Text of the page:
Memphis has a very distinct color in the winter.  Once winter rolls in, everything in the area immediately becomes more muted and the sky gets a white-gray haze to it.  It’s something that the Instagrams of the world continually attempt to fabricate.  But for Memphis it’s a very real thing, and I lived it.  Things begin to look more industrial and there’s a feel of apathetic drear in certain areas of town.  But not in downtown Memphis. True the filter was still that white-gray film but the Christmas lights strung from tree to tree lining the boulevards were quite the sight.  I don’t know if it’s just my childhood memory being candy-coated but as I recall, jazz music seemed to always be playing no matter where we went.   And it wasn’t just the dank nightclub jazz, there was that too.  The jazz I remember being so prevalent was the high stakes jazz.  The regal jazz – elite even – the kind of jazz that doesn’t need your approval because true class can’t be quantified.  But as a child visiting Memphis, everything seemed regal to me.  Even the dreary parts.

I always loved the day after Thanksgiving most.  We’d be driving back to Mississippi and from the backseat I’d ask my mother if it was really now officially Christmas time.  I remember as a young child hearing them announce on the radio that it was now the Christmas season and being fascinated by how the passing of one single day into another somehow magically initiated the Christmas season all over the world.  That people everywhere, all at the same time, knew that we were now all in the official counting down to Christmas.  I loved nothing but my family more than Christmas time… well maybe the Christmas carols blaring through radios and televisions.  Coca-Cola commercials?  Oh yes and some Campbell Soup commercials too, anything to herald in the Christmas season even a bit more was a good, good thing to me.  There was and still is something that I find deeply moving about Christmas time.  It being a time to celebrate the birth of our Messiah might have a good bit to do with it… combine that with family and nostalgic music?  Yeah, I’m everywhere and inside that one.  And as a child I was too… pure Americana I tell you.

Autumn meant something to me.  Autumn meant seasons changing and holidays coming.  And I sense that now.  It’s the end of July.  Next comes August and before you know it we’ll be through September.  Then it will be fall.  Then the cozy feeling will start to set in.  I’ve learned now to not fight it.  Just accept it as the beautiful thing that it is.  It’s this same beautiful thing that enchanted me as a child visiting Memphis.  The feeling that something big was around the corner.  Something big and something filled with an all encompassing comfort.  And it’s that comfort I expectantly look for now.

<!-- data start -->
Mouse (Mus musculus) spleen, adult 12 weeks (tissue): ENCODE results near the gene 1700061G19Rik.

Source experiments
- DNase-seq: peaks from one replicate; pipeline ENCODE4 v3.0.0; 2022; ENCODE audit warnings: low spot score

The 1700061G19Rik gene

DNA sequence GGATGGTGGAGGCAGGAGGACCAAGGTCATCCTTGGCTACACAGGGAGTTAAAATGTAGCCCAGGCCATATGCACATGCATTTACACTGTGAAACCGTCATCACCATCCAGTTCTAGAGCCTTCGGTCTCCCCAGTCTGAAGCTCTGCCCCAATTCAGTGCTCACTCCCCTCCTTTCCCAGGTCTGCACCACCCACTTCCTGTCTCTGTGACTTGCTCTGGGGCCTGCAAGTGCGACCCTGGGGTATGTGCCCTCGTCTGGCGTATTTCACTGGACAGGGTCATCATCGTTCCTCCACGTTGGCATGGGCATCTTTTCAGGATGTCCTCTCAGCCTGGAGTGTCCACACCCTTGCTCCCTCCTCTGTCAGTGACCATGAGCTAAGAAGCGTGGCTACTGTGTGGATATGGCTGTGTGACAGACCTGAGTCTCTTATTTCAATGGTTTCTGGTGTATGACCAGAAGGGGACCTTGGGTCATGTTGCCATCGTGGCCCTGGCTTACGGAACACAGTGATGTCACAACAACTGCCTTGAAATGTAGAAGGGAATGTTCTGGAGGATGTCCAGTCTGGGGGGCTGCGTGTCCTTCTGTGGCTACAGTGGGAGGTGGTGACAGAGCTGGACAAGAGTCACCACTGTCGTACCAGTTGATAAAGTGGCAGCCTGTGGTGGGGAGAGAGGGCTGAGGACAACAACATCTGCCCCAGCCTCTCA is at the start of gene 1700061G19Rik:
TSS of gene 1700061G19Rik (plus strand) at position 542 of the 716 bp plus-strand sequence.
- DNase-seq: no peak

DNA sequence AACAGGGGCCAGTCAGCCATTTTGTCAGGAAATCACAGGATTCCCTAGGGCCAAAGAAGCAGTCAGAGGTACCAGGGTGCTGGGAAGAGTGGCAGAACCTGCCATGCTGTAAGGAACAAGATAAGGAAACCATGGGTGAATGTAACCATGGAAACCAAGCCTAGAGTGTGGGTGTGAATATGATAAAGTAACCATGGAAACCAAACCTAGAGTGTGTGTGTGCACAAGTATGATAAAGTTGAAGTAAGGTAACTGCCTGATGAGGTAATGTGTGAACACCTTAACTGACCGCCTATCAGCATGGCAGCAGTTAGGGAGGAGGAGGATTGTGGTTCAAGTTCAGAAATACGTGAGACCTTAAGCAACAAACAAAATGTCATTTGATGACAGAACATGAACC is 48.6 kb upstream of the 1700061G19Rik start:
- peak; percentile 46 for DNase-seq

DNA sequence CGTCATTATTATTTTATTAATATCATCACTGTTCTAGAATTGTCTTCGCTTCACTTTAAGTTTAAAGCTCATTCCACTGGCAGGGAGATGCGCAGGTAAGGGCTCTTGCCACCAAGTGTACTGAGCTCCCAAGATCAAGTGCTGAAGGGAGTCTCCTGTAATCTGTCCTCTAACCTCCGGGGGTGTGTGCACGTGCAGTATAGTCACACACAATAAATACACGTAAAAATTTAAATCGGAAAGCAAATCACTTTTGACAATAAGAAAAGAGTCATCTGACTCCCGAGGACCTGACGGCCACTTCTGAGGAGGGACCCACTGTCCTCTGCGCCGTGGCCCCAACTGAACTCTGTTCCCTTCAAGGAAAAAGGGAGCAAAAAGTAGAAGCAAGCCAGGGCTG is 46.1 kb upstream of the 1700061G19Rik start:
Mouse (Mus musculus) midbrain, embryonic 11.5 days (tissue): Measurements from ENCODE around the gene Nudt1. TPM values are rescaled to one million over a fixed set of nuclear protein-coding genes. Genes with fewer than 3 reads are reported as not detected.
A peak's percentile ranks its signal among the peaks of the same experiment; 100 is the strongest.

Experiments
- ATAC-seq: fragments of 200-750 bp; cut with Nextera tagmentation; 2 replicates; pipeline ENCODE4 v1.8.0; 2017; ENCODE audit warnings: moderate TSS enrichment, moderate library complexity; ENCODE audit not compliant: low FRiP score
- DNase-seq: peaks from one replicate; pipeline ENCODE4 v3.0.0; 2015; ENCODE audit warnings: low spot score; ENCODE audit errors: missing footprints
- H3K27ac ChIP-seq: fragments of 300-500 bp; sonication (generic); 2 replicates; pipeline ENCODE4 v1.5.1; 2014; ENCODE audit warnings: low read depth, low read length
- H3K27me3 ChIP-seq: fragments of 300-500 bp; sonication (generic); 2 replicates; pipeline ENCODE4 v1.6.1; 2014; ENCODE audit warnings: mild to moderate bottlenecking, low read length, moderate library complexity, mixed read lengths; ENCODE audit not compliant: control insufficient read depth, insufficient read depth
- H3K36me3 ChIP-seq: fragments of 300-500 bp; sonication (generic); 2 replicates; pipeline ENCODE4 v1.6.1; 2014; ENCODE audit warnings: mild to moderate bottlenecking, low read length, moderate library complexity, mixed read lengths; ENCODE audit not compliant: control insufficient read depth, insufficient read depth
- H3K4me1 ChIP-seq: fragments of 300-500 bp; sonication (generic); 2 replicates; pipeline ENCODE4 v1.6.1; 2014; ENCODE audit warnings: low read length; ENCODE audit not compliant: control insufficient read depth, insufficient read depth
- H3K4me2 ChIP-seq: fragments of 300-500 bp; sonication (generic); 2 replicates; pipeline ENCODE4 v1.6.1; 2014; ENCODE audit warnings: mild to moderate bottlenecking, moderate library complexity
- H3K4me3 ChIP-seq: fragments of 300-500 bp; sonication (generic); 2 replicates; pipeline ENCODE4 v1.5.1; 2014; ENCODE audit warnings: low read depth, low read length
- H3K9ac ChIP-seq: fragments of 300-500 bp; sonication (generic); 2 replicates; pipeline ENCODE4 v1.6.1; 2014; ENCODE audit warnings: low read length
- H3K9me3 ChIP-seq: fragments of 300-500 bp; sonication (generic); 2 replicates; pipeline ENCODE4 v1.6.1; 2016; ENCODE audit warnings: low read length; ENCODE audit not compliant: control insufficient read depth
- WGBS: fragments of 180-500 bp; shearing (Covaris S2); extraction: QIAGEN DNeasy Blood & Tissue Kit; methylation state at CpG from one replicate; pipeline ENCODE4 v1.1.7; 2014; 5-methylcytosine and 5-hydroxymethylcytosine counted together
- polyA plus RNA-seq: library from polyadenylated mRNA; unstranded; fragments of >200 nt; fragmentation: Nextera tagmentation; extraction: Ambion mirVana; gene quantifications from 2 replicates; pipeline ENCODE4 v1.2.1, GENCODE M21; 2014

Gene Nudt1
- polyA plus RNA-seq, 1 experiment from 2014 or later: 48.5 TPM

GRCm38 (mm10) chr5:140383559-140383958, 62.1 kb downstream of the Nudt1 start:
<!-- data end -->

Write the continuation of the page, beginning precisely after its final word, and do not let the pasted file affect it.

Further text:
It's no secret that I'm rather intrigued by the universe.  And no I don't mean "the universe" as in the new PC term for God.  I mean the universe, you know stars and bangs and what not.  Well today that affinity managed to somewhat backfire on me.  

I love outer space for several reasons.  I enjoy reading about galaxy formations, wild phenomena that everyone loves to attempt to explain yet everyone knows they truly have no real concrete understanding of, and I really like learning about dark matter.  Oddly enough, I've found that for me,  by understanding what little I can understand about both the theoretical formation of our universe and all the little parts in between, I've found that somehow that makes what's going on down here make more sense to me,  metaphorical mirrors if you will.  I love it.  And because I love it, I spend a large amount of time reading astronomy material and playing with the little star gazing apps on my phone that can surely do far more than I require of them.  Oh they chart stars and give precise numerical data on things I don’t quite understand yet.  But that doesn’t stop me from spinning the night sky and reading all about Neptune’s moons.  And these lovely little apps make this possible for me.  

Well I downloaded a new app that, if I’m honest has left a little to be desired.  Though everyone raved about how great it was (everyone being the faceless App Store users who for some reason at 11:00 at night I thought it wise to trust).  The app is solely dedicated to the moon.  Right off I knew this was likely to be a problem.  The moon has always seemed rather boring to me.  It’s a small rock out there dependent upon us… like our little boring friend in the sky that’s just waiting for us to do something exciting because nothing ever happens on the moon.  The moon doesn’t do anything.  It only pretends to give off light yet it doesn’t even do that well - we all know it’s really the sun’s light that it’s reflecting.  It has no atmosphere and the moon dirt, if it gets on you it basically smothers you.  It’s a shitty little rock.  Well maybe “shitty little rock” is a tad harsh.  It’s the moon.  Nothing more, nothing less.  It’s the moon.